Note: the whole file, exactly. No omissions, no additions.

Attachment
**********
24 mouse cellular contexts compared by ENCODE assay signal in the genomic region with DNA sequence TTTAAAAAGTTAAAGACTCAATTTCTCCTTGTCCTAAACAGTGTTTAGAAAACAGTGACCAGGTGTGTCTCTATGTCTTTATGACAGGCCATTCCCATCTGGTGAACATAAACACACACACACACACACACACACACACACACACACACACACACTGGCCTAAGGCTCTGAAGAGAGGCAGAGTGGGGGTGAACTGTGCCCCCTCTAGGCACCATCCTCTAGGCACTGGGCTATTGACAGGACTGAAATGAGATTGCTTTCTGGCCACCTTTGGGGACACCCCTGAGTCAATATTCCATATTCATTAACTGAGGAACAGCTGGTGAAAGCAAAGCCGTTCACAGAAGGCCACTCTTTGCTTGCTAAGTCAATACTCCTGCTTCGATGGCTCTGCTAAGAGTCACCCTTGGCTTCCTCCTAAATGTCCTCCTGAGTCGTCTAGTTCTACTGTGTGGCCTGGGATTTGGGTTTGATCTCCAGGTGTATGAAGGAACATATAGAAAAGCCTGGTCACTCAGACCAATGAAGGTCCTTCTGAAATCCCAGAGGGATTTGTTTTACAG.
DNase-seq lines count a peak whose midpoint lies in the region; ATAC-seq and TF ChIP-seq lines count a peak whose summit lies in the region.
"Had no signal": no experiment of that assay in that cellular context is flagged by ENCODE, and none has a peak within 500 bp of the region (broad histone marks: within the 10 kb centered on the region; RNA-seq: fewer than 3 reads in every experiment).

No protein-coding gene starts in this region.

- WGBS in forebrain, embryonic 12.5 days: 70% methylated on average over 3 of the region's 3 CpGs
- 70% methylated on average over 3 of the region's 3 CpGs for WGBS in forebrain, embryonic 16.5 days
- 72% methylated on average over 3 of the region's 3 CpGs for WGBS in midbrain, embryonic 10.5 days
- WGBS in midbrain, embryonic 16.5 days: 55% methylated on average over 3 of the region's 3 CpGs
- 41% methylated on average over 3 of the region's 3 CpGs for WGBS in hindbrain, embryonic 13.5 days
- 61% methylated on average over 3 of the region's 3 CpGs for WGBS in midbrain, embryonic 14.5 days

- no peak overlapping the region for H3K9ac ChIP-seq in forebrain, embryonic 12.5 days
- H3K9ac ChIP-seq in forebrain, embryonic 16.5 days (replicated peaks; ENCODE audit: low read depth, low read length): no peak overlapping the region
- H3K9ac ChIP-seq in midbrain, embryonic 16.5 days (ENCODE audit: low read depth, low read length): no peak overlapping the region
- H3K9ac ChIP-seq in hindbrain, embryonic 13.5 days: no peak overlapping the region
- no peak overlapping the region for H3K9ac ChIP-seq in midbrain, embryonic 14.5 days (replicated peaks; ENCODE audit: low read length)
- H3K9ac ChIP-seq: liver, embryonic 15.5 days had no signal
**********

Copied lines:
24 mouse cellular contexts compared by ENCODE assay signal in the genomic region with DNA sequence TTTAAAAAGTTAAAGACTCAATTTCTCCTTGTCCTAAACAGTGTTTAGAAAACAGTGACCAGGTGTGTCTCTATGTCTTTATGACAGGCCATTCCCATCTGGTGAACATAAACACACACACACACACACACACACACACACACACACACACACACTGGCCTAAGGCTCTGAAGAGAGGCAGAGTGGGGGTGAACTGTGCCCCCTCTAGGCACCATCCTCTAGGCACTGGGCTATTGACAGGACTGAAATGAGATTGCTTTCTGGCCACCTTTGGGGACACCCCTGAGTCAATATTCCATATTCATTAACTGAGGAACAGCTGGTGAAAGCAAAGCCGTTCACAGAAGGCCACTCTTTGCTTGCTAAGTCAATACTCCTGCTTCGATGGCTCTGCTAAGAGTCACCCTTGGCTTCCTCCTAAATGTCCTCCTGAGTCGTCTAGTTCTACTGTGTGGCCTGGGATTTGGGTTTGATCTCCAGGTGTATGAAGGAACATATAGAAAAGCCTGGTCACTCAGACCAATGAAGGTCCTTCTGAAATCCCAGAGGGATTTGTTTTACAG.
DNase-seq lines count a peak whose midpoint lies in the region; ATAC-seq and TF ChIP-seq lines count a peak whose summit lies in the region.
"Had no signal": no experiment of that assay in that cellular context is flagged by ENCODE, and none has a peak within 500 bp of the region (broad histone marks: within the 10 kb centered on the region; RNA-seq: fewer than 3 reads in every experiment).

No protein-coding gene starts in this region.

- WGBS in forebrain, embryonic 12.5 days: 70% methylated on average over 3 of the region's 3 CpGs
- 70% methylated on average over 3 of the region's 3 CpGs for WGBS in forebrain, embryonic 16.5 days
- 72% methylated on average over 3 of the region's 3 CpGs for WGBS in midbrain, embryonic 10.5 days
- WGBS in midbrain, embryonic 16.5 days: 55% methylated on average over 3 of the region's 3 CpGs
- 41% methylated on average over 3 of the region's 3 CpGs for WGBS in hindbrain, embryonic 13.5 days
- 61% methylated on average over 3 of the region's 3 CpGs for WGBS in midbrain, embryonic 14.5 days

- no peak overlapping the region for H3K9ac ChIP-seq in forebrain, embryonic 12.5 days
- H3K9ac ChIP-seq in forebrain, embryonic 16.5 days (replicated peaks; ENCODE audit: low read depth, low read length): no peak overlapping the region
- H3K9ac ChIP-seq in midbrain, embryonic 16.5 days (ENCODE audit: low read depth, low read length): no peak overlapping the region
- H3K9ac ChIP-seq in hindbrain, embryonic 13.5 days: no peak overlapping the region
- no peak overlapping the region for H3K9ac ChIP-seq in midbrain, embryonic 14.5 days (replicated peaks; ENCODE audit: low read length)
- H3K9ac ChIP-seq: liver, embryonic 15.5 days had no signal